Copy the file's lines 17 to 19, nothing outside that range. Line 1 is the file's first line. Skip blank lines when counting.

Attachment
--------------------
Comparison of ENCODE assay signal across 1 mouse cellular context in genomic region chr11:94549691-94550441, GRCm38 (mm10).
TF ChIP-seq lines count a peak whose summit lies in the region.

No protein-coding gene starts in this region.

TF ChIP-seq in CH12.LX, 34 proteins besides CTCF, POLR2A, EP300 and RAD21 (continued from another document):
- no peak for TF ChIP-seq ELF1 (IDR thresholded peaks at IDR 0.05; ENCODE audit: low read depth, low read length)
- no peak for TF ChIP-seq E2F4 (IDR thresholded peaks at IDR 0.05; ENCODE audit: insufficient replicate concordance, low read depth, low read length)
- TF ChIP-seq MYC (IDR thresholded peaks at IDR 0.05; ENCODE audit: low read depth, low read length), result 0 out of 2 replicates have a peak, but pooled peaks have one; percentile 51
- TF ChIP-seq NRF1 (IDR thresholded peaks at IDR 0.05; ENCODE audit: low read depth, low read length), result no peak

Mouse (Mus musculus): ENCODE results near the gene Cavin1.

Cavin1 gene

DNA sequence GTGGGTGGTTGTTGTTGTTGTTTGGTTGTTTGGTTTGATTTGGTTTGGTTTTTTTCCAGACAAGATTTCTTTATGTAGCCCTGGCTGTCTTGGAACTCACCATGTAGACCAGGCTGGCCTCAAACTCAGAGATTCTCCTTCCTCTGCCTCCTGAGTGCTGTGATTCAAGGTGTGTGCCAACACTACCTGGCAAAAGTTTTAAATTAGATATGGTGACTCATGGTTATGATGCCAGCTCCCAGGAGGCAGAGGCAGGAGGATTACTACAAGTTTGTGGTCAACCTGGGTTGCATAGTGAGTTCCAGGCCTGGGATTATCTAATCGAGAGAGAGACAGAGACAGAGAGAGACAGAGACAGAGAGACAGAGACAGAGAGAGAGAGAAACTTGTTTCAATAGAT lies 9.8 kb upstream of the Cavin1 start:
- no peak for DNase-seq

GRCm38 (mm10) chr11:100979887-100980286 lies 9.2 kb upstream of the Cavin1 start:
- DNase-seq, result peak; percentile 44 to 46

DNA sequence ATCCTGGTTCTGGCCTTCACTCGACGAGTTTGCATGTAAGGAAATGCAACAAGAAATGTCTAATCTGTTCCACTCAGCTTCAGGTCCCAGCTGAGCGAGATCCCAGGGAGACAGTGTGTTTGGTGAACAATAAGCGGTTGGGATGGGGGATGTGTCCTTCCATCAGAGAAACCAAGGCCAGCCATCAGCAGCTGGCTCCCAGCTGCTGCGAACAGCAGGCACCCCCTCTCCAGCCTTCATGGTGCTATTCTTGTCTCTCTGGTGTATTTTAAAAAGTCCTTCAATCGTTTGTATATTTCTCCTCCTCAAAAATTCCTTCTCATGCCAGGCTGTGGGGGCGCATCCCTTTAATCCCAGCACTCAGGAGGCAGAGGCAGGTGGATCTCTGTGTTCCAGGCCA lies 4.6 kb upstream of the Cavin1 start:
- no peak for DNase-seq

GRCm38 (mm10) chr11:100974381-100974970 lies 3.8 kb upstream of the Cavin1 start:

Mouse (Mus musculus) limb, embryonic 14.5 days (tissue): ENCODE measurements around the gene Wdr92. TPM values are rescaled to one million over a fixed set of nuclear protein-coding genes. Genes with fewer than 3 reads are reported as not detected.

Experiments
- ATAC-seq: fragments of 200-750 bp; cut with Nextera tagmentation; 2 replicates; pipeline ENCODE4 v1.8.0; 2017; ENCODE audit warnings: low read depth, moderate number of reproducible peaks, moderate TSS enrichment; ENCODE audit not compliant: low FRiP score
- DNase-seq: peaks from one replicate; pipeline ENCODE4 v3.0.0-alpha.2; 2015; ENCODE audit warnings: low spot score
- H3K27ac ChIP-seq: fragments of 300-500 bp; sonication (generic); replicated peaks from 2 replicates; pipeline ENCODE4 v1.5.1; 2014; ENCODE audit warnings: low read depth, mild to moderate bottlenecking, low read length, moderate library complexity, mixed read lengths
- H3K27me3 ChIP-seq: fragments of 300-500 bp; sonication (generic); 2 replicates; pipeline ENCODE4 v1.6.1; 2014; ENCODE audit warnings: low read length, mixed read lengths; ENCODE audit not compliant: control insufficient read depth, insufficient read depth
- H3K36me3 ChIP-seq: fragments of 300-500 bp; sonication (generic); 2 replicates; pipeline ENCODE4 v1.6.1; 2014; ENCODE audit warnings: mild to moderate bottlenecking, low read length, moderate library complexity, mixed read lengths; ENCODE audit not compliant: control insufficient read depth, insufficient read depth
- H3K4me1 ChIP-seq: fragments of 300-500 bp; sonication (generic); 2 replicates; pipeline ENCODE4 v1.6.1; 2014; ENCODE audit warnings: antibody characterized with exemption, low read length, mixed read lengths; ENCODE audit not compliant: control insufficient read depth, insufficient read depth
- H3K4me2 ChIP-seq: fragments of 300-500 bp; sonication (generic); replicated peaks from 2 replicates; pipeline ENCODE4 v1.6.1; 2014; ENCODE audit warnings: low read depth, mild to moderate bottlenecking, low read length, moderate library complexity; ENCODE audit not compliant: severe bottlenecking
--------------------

GRCm38 (mm10) chr11:100974381-100974970 lies 3.8 kb upstream of the Cavin1 start:

Mouse (Mus musculus) limb, embryonic 14.5 days (tissue): ENCODE measurements around the gene Wdr92. TPM values are rescaled to one million over a fixed set of nuclear protein-coding genes. Genes with fewer than 3 reads are reported as not detected.

Experiments